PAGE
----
The Nortown Theatre in 1948. Photo City of Toronto Archives, Series 1278, File 108, OA 2132. The film “Sitting Pretty” starred Robert Young, Maureen O’Hara and Clifton Webb. This highly successful film led to the “Mr. Belvedere” series of movies.
The Nortown Theatre at 875 Eglinton Avenue West, was located a few doors west of Bathurst Street. When it opened its doors on 17 March 1948, it was considered one of the most ultra-modern theatres of its day. Built for Famous Players Corporation, its construction was personally supervised by Jules Wolfe, supervisor of theatres for the company. It was operated on a “first-run-and-date policy”, which booked the latest films at the earliest date they were available. The architect for the Nortown was A. G. Facey of Toronto, who also designed the University Theatre on Bloor Street West. Although the Nortown was less impressive than the University, it had a stylish contemporary exterior, with large stainless steel windows on both the ground level and the second floor. The window on the first-floor level, which covers a third of the exterior of the first floor, was slanted to provide an excellent view of the interior lobby area, where there were built-in seats that were deep red in colour. It was a “classy” theatre venue, meant to appeal to the up-scale Forest Hill District where it was located. In John Sebert’s book, “The Nabes,” he referred to it as a “high-end Nabe.” (The term “Nabe” refers to a neighbourhood theatre.”)
The floor of the orchestra section was of concrete, dye having been added to the cement to colour it Venetian red. Because of the pigment, it never required painting. The auditorium contained 958 push upholstered seats, spaced wide apart for maximum comfort. There was no balcony, but the last ten rows were the smoking section. In 1972, though still screening movies, the building was put up for sale. It was advertised as 30,882.5 square feet, and the asking price was $890,000. It was eventually purchased and was demolished in 1974. A mini-plaza was erected on the site.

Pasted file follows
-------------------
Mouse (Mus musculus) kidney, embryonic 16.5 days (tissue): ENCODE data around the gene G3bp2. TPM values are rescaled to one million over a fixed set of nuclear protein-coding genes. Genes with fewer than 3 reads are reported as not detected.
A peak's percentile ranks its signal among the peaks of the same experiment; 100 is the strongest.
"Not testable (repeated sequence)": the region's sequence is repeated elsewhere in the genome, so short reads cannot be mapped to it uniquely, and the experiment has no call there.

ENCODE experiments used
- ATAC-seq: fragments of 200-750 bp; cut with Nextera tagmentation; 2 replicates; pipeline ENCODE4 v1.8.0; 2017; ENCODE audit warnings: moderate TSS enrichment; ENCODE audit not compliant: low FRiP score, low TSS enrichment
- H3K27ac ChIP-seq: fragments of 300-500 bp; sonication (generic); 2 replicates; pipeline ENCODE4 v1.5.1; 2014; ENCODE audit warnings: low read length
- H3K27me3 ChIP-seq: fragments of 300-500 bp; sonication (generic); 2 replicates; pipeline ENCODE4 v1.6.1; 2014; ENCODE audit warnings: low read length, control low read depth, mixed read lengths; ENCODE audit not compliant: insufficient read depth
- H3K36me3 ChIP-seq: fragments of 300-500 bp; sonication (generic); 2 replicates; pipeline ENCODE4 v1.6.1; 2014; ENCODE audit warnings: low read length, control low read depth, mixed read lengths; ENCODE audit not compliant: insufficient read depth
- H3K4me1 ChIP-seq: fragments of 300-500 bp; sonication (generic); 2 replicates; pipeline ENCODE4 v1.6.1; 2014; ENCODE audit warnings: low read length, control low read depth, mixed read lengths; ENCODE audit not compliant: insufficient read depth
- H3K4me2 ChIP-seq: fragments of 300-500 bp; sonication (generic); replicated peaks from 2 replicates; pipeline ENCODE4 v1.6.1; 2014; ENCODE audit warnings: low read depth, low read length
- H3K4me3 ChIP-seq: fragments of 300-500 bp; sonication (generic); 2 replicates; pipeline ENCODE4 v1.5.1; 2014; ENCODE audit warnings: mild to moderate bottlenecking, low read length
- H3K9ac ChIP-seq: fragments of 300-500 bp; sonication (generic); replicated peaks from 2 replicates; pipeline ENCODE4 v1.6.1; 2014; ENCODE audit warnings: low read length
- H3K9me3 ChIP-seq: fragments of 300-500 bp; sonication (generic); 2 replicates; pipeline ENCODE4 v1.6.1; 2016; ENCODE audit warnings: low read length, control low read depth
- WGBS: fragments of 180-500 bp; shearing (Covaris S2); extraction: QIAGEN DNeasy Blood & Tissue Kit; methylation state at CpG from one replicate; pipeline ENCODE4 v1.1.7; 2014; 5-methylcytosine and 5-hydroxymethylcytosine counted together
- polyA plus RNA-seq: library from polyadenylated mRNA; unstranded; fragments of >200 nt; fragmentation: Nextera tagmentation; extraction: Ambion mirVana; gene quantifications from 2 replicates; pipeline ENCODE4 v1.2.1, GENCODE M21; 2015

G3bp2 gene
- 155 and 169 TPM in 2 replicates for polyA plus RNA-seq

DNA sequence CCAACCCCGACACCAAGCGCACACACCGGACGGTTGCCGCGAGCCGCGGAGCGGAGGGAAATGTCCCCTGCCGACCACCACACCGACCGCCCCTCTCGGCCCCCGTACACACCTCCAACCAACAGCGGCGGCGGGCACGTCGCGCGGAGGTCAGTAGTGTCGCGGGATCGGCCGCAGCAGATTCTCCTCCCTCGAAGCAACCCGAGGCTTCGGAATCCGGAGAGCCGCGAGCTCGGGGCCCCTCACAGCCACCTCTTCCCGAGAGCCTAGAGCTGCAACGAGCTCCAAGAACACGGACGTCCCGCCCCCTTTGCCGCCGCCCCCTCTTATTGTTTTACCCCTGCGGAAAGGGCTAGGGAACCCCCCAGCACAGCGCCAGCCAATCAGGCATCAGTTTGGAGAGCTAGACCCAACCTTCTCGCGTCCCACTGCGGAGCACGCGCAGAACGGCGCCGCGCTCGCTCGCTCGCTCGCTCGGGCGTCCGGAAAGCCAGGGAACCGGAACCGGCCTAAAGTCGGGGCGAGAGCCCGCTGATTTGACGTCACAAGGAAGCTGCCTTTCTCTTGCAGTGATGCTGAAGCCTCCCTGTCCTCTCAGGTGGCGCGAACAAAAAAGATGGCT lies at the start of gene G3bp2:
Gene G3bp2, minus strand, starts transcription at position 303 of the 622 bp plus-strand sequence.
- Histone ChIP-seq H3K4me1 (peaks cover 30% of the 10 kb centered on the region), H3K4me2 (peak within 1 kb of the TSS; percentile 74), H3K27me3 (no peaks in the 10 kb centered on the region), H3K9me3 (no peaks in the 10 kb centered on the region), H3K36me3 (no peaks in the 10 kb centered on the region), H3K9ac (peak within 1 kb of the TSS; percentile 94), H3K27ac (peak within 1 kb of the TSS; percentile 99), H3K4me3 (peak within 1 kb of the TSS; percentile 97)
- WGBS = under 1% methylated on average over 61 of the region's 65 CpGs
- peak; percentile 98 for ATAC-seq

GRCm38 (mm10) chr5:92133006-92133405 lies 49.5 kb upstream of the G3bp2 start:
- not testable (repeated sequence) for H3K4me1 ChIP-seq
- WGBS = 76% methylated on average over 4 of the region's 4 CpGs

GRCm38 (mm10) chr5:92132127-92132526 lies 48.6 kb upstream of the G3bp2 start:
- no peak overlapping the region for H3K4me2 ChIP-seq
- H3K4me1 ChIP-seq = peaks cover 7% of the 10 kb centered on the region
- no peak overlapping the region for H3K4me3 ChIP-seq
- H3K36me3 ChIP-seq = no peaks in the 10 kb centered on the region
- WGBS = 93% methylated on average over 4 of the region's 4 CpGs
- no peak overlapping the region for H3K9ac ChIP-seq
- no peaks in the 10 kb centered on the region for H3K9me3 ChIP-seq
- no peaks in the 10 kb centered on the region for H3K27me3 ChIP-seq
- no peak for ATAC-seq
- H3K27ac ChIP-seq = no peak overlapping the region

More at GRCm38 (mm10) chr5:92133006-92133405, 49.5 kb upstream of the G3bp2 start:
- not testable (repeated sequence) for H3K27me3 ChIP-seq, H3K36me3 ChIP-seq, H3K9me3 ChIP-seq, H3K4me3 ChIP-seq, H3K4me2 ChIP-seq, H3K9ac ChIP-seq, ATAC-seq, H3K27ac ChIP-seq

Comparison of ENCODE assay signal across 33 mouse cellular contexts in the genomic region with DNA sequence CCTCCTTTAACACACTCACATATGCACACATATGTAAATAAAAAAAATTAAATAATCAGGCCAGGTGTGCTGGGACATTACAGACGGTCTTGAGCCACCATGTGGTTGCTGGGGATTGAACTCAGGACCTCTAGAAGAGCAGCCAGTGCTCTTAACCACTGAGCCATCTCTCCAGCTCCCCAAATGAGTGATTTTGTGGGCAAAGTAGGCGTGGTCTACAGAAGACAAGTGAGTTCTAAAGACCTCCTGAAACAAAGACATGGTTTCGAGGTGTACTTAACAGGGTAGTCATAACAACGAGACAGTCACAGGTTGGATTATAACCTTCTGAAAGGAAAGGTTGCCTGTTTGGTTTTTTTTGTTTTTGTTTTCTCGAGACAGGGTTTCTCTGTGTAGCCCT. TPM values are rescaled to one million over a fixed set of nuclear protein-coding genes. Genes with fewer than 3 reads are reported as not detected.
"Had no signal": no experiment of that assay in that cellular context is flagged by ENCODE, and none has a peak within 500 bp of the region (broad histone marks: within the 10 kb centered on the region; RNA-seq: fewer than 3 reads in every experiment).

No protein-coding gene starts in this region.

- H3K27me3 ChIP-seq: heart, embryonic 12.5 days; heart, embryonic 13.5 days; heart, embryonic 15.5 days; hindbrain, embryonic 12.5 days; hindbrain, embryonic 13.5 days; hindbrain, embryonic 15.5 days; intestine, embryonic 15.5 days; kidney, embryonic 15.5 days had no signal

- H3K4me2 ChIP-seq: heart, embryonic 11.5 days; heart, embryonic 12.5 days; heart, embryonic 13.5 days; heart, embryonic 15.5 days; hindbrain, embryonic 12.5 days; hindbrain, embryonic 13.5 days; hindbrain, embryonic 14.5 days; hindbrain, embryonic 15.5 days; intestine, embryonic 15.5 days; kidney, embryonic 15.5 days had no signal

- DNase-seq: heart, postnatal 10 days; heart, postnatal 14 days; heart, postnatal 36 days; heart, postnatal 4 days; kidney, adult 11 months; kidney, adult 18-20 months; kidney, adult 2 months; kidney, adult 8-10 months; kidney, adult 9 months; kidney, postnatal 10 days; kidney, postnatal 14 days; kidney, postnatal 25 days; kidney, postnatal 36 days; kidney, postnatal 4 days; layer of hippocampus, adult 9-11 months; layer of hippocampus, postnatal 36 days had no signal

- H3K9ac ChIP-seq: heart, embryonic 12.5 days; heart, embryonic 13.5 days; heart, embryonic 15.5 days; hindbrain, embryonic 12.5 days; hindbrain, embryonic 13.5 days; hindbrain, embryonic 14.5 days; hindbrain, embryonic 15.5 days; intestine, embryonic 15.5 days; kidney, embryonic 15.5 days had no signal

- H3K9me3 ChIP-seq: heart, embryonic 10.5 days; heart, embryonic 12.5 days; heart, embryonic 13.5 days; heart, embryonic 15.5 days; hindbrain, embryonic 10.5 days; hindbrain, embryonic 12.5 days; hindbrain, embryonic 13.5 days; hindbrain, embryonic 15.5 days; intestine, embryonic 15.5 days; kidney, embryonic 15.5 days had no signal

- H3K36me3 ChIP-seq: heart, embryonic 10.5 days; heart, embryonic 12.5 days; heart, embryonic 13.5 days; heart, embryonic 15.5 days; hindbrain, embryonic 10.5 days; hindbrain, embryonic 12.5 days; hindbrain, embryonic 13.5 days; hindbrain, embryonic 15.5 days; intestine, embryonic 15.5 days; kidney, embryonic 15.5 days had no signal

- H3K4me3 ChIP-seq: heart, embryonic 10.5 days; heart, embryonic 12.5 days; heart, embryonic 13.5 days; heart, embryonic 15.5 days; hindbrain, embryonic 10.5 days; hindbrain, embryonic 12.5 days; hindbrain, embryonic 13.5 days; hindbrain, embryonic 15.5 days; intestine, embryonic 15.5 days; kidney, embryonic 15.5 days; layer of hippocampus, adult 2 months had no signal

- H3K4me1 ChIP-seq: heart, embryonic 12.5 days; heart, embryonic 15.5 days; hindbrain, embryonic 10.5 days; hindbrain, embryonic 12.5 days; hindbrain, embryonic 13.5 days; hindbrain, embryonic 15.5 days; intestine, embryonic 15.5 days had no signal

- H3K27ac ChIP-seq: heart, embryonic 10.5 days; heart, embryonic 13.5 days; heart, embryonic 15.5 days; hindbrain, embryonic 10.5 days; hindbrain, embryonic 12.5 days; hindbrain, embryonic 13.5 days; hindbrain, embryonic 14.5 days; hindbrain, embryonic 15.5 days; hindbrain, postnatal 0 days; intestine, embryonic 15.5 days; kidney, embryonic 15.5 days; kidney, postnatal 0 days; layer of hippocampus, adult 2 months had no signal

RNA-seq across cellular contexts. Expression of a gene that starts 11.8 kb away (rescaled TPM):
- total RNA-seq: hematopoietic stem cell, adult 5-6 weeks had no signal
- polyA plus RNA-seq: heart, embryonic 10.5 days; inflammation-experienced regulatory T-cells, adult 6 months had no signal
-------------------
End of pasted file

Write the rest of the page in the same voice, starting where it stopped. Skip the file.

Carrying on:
My memories of the theatre include seeing the 1951 Film “The African Queen,” directed by John Huston, starring Humphrey Bogart and Katherine Hepburn,” as well as “With A Song in my heart—the Jane Jane Froman Story” in 1952. Both movies remain vividly in the mind today, and continue to be favourites when they appear on TCM.
Sources, The City of Toronto Archives.
Interior of the Nortown Theatre in 1948. (Photo, City of Toronto Archives AO 2133)
Lounge area of the Nortown in 1948, Photo from City of Toronto Archives, Series 1278, File 108, AO 2131.
Futuristic lobby area o the Nortown in 1948, the year the year the theatre opened. Series 1278, File 108, AO 2131
The Nortown , viewed from the northwest corner of Bathurst and Eglinton West, with a parking lot on the east side of the theatre.
Real estate photo when the theatre was for sale in 1972. Photo is from the City of Toronto Archives.
The site where the Nortown was located, a mini-plaza now located there. Photo from City of Toronto Archives.
Photo, City of Toronto Archives, Series 1257, S. 1057, It. 6544
This photo looks toward the northeast corner of Bathurst and Eglinton in the late-1940s, around the time the Nortown Theatre was built. On the southeast corner is a vacant lot, in it a small wooden structure that has a porch on it with pillars. The brick building to the east of the lot, (behind the wooden structure) with the large billboard on its west side, is Crosstown Pharmacy. I worked there in the early 1950s as a delivery boy. The owner of the pharmacy was Ed Greene, the brother of Lorne Greene, the famous actor who was star of the TV show “Bonanza”. He had been a star at the Stratford Festival. On the north side of Eglinton, on the ground floor of the most westerly (left-hand) apartment buildings is a small shop that was Milton’s Pharmacy.
Many days I pedalled my bike past the Nortown Theatre and gazed at the theatre marquee to see which film was featured.
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